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J Biosci Bioeng. 1999;88(6):617-21.

Production of canthaxanthin by extremely halophilic bacteria.

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Faculty of Applied Biological Science, Hiroshima University, 1-4-4 Kagamiyama, Higashi-Hiroshima 739-8528, Japan.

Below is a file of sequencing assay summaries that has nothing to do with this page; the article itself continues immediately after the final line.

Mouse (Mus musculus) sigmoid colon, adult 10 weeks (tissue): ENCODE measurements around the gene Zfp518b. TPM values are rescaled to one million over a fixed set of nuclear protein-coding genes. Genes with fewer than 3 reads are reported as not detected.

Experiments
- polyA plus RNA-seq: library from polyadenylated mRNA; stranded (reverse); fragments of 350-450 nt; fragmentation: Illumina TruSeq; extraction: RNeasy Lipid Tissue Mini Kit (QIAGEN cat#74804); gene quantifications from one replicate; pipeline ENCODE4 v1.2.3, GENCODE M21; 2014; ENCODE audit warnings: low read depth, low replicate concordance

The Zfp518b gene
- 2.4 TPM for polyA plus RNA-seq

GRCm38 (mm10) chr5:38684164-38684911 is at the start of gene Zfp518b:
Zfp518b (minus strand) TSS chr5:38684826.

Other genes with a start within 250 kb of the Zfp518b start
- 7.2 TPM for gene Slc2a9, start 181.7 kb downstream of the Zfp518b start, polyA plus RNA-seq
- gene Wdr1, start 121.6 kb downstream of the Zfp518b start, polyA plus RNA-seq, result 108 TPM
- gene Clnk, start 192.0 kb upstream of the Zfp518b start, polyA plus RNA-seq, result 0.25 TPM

Soil samples from a salt farm were used as a source for the isolation of carotenoid-producing bacteria. The conditions for optimum growth and carotenoid production were established for the isolated bacteria. Carotenoids were analysed by spectrophotometry and High Performance Liquid Chromatography (HPLC). Thirty-one red extremely halophilic bacteria were isolated from saline soil samples collected from a salt farm in Alexandria, Egypt. Among the isolated strains, strain TM exhibited the highest carotenoid-producing ability. Maximum growth of strain TM occurred in the presence of high concentrations of sodium chloride and magnesium sulfate. Growth did not occur when NaCl concentration was lower than 10% and the cells lysed at this concentration. Optimum growth of and carotenoid production by strain TM were realized at 37 degrees C in the presence of 1% yeast extract, 0.75% casamino acids, 25% NaCl, 4% MgSO4, 0.2% KCl and at pH 7.2 with shaking for 6 d. Strain TM produced 2.06 mg total carotenoids g(-1) dry cells, including 0.06 mg of beta-carotene and 0.70 mg of canthaxanthin. This is the first report of an extremely halophilic bacterium that produces canthaxanthin.

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